Capturing Emotions at the Getty


Joseph and Potiphar's Wife, Carlo Cignani, about 1670-1680

By Laura Gatewood

Currently on view at the Getty Center through May 3rd is the marvelous exhibition, entitled Capturing Emotions, which presents an investigative collection of paintings executed during the seventeenth century by Bolognese artists, many of which have never before been on public view in the United States. Organized by both the Getty Center and the Gemäldgalerie Alte Meister in Dresden, the exhibition does more than simply showcase Baroque Italian art’s flair for the dramatic; instead it comprehensively contextualizes the paintings’ affects which led to such a stereotype being so pervasive in popular culture today.

The paintings in the exhibition are primarily narrative though there is a small selection of fine portraits of contemporary figures. Visually recounting scenes drawn both from mythological and biblical sources, the majority of the narrative images strike a spiritually penetrating chord that reflects the overarching shadow of the Counter Reformation onto the culture it encased.  The artists in the exhibition, most notably the Caracci brothers, Guido Reni, and Guercino, established individualized interpretations of their subjects, and their variations in execution both highlight the growing importance placed on personal style as artistic signature during this period and counter-balance the weight of cultural demands behind each painting’s reason for being.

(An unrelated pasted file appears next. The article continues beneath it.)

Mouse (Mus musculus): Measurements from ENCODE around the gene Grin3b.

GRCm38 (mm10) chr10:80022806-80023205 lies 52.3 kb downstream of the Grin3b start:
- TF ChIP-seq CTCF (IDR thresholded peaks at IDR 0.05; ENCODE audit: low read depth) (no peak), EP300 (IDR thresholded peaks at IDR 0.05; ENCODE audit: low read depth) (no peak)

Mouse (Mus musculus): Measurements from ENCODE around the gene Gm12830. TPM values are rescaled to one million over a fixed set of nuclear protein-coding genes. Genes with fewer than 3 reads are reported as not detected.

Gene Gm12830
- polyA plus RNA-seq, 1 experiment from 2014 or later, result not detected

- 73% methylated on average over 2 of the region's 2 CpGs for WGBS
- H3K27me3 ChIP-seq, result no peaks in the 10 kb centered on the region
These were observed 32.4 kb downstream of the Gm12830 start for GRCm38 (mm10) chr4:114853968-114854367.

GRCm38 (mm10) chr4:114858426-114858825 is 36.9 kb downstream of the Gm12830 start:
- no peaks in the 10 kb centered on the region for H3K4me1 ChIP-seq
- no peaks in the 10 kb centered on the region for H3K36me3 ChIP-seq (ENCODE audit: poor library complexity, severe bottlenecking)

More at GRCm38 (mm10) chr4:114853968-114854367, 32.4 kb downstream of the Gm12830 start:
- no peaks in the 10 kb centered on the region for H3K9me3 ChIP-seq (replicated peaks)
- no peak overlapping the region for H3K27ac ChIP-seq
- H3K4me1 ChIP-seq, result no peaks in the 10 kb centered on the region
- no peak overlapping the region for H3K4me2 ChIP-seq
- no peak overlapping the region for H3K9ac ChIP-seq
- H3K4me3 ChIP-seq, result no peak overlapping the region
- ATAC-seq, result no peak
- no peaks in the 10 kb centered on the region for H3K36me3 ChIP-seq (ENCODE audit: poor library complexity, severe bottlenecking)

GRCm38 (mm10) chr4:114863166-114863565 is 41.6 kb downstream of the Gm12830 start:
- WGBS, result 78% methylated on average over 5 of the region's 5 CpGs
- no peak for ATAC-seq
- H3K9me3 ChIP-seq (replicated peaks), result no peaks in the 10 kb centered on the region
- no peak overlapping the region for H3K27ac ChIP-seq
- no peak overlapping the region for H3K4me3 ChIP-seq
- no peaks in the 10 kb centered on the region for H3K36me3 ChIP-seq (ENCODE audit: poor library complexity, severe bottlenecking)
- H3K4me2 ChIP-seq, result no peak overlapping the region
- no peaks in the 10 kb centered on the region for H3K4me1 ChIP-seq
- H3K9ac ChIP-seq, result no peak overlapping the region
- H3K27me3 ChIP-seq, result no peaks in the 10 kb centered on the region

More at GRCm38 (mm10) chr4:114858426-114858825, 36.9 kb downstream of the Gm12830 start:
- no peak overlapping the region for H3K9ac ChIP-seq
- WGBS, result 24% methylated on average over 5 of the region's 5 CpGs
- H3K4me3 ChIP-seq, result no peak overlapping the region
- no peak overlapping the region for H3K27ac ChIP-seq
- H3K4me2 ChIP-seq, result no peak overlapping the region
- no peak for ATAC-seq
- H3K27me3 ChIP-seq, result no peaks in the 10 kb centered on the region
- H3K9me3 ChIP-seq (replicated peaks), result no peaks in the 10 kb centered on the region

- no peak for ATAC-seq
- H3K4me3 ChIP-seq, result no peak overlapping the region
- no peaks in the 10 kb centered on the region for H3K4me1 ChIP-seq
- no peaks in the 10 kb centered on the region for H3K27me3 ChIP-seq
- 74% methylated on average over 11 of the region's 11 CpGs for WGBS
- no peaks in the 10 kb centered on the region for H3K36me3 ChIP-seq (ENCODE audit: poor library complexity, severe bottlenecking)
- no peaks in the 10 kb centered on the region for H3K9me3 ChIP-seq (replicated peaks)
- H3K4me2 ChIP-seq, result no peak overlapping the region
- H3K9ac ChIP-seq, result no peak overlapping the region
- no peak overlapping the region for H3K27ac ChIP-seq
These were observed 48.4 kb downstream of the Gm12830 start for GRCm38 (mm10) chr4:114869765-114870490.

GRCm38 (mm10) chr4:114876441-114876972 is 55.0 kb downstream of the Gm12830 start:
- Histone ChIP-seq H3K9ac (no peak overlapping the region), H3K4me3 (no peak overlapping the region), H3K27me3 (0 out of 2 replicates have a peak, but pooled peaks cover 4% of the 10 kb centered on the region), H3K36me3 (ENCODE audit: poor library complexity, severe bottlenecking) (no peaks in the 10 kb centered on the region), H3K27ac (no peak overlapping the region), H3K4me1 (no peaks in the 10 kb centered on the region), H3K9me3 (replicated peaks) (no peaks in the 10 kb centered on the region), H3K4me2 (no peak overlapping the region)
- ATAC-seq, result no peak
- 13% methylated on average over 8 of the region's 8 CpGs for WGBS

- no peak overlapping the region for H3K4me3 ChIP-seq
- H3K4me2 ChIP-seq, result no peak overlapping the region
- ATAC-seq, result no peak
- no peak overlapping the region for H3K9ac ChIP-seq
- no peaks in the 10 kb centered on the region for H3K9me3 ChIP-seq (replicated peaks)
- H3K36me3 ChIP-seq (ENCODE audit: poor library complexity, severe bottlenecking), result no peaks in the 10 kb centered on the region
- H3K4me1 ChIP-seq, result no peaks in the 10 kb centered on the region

The selected paintings by each artist also make the discursive point that central to the relationship between social motives and artistic output were the two discourses on whether art should display the ideal versus the real and whether the manner in which a subject was composed should be founded in clarity of line or saturation of color, or colore vs. disegno. The rise of competing schools of thought on the optimal aesthetics and how to achieve them represents, from a broader perspective, a natural derivative to develop out of a period of such intense religious and social upheaval.

As an additional point, the exhibition only swiftly mentions the commedia dell’arte, but it is worth emphasizing that the rise of this hugely popular theatrical troupe which performed across the country and across classes during this time played a fundamental role in why so much of Baroque art came to contain such psychological immediacy and dynamic figural compositions.  

A brilliant exploration of a complicated period, Capturing Emotions is a worthwhile exhibition that takes an often easily dismissed artistic style and examines its foundations with a sensitivity and clarity that only deepens the dramatic effects of the paintings on view.

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